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Milwaukee hopes to shed ‘Rust Belt’ label as DNC’s host city

 

When the Democratic National Convention comes to Milwaukee next summer, the city on the shores of Lake Michigan will have its long-awaited opportunity to show the world it’s shedding its Rust Belt image.

State and local officials who successfully lobbied to lure the convention see a city on the rise, with a flurry of construction reshaping a downtown that was dead in the 1970s.

But Milwaukee has encountered difficulty rebranding itself. It went from an industrial powerhouse at the turn of the 20th century to a city in decline as manufacturing jobs began to disappear in the late 1970s.

“We’re much more diverse, much more kind of sprawled-out geographically, and certainly much more economically (diverse),” said John Gurda, a locally renowned Milwaukee historian who has written several books about the city.

Health care systems are now the biggest employers in the city, but Wisconsin and Milwaukee — home of iconic motorcycle-maker Harley-Davidson — haven’t entirely abandoned manufacturing. It remains a key sector of the state’s economy, though not at the level it was before. About 16 percent of Wisconsin’s workforce is in manufacturing — second only to Indiana but far below the 57 percent of 1951.

The convention venue, the $500 million home of the NBA’s Bucks, is the latest addition to a rejuvenated downtown. An arena district with restaurants and a 90-unit apartment building is also in the works — development the city hopes will draw visitors day and night to what was once an undeveloped area of downtown.

But that’s just a portion of the construction underway. About $5 billion is being spent on projects in and around downtown, including luxury apartment buildings, hotels, and the 25-story BMO Tower office building. A new streetcar began running a 2.5-mile route in November, going south from the city’s lakeshore to downtown. The line starts a short walk from Milwaukee’s art museum, noted for Santiago Calatrava’s distinctive addition with its towering white wings.

Then there’s the weather, which city officials made part of their pitch to land the DNC. Convention delegates in the summer will see a city fully alive. After months of frigid weather, residents and visitors from across the country flock to festivals every week. Some of them, such as German Fest, are nods to the city’s immigrant ancestors. At one point in the 1880s, nearly a third of Milwaukee’s population had come from Germany.

Those roots pervade the city, from the bratwursts that are must-haves at parties to the brews made by Frederick Miller and Frederick Pabst that are staples at bars. Turner Hall, built as a community center for Germans in 1882, still stands across the street from the Bucks’ arena.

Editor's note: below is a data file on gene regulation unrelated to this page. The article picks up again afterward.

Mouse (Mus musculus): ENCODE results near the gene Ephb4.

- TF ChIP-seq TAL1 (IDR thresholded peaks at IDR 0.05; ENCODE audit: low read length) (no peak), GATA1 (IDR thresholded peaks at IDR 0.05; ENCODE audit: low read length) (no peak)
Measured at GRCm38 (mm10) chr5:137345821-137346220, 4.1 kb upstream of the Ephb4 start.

Mandela Barnes, the state’s first black lieutenant governor and part of the committee that wooed the DNC, said the convention is a chance for people to discover a city they should know better. Barnes recalled being asked in Alabama, “Black people live in Milwaukee?”

That misconception is driven by segregation that’s been decades in the making. White flight and racist housing policies that made it difficult for blacks to move to the suburbs or to get loans have been major contributors to segregation. About 40 percent of the city’s 600,000 residents are black, and they live almost entirely in neighborhoods just north of downtown that are among the poorest in the state.

Much of the city’s crime is also concentrated in those neighborhoods — places that many of the delegates might never see during their four-day visit.

Gurda attributes the poverty in those neighborhoods largely to the decline in manufacturing in the early 1980s. At that time, black workers outnumbered white workers in manufacturing jobs, Gurda said. But when those jobs left, “nothing replaced them,” he said.

Despite the segregation, Barnes sees a diverse, culturally rich city. Nearly 15 percent of Milwaukee’s residents are Latino, and the city has a large Serbian population.

“Each neighborhood can experience different food, different culture, different music. I think that speaks to the beauty of it all,” Barnes said.

When Gurda guides visitors on bus tours of the city, he finds they’re frequently surprised.

“People come to Milwaukee with an expectation that it’s, as you say, Rust Belt and has kind of seen better days and kind of not dynamic, not as lively a place as a Chicago, New York or L.A.,” he said. “And when they come here, they are surprised by the beauty of the city.”

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